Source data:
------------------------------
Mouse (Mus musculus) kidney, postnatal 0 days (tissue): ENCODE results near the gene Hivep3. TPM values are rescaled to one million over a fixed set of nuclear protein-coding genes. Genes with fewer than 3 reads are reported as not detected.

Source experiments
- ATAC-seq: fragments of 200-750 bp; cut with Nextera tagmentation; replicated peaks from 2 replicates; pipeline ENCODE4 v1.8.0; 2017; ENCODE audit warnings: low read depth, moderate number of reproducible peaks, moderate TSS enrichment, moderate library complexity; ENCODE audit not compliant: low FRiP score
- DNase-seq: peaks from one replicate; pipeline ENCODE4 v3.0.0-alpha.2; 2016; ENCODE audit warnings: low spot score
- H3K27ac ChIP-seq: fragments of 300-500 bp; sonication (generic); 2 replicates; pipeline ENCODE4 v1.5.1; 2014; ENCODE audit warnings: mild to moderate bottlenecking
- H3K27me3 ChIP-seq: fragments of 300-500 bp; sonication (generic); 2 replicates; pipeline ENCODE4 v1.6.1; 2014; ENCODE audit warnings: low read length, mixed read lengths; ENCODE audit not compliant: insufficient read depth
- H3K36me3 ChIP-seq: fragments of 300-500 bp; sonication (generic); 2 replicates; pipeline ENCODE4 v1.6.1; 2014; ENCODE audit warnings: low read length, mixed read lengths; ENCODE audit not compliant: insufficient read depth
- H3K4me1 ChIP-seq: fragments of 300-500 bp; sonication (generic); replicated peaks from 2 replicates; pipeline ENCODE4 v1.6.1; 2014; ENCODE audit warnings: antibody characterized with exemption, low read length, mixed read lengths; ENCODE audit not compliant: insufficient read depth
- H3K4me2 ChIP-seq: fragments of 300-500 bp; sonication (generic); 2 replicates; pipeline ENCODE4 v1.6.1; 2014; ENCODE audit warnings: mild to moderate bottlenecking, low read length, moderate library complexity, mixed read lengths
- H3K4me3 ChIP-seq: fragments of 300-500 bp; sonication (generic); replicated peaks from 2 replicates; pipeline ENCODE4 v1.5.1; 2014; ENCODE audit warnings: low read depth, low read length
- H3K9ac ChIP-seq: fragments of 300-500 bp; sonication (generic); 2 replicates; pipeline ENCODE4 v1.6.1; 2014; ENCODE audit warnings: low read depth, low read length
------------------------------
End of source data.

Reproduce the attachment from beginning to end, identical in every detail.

Mouse (Mus musculus) kidney, postnatal 0 days (tissue): ENCODE results near the gene Hivep3. TPM values are rescaled to one million over a fixed set of nuclear protein-coding genes. Genes with fewer than 3 reads are reported as not detected.

Source experiments
- ATAC-seq: fragments of 200-750 bp; cut with Nextera tagmentation; replicated peaks from 2 replicates; pipeline ENCODE4 v1.8.0; 2017; ENCODE audit warnings: low read depth, moderate number of reproducible peaks, moderate TSS enrichment, moderate library complexity; ENCODE audit not compliant: low FRiP score
- DNase-seq: peaks from one replicate; pipeline ENCODE4 v3.0.0-alpha.2; 2016; ENCODE audit warnings: low spot score
- H3K27ac ChIP-seq: fragments of 300-500 bp; sonication (generic); 2 replicates; pipeline ENCODE4 v1.5.1; 2014; ENCODE audit warnings: mild to moderate bottlenecking
- H3K27me3 ChIP-seq: fragments of 300-500 bp; sonication (generic); 2 replicates; pipeline ENCODE4 v1.6.1; 2014; ENCODE audit warnings: low read length, mixed read lengths; ENCODE audit not compliant: insufficient read depth
- H3K36me3 ChIP-seq: fragments of 300-500 bp; sonication (generic); 2 replicates; pipeline ENCODE4 v1.6.1; 2014; ENCODE audit warnings: low read length, mixed read lengths; ENCODE audit not compliant: insufficient read depth
- H3K4me1 ChIP-seq: fragments of 300-500 bp; sonication (generic); replicated peaks from 2 replicates; pipeline ENCODE4 v1.6.1; 2014; ENCODE audit warnings: antibody characterized with exemption, low read length, mixed read lengths; ENCODE audit not compliant: insufficient read depth
- H3K4me2 ChIP-seq: fragments of 300-500 bp; sonication (generic); 2 replicates; pipeline ENCODE4 v1.6.1; 2014; ENCODE audit warnings: mild to moderate bottlenecking, low read length, moderate library complexity, mixed read lengths
- H3K4me3 ChIP-seq: fragments of 300-500 bp; sonication (generic); replicated peaks from 2 replicates; pipeline ENCODE4 v1.5.1; 2014; ENCODE audit warnings: low read depth, low read length
- H3K9ac ChIP-seq: fragments of 300-500 bp; sonication (generic); 2 replicates; pipeline ENCODE4 v1.6.1; 2014; ENCODE audit warnings: low read depth, low read length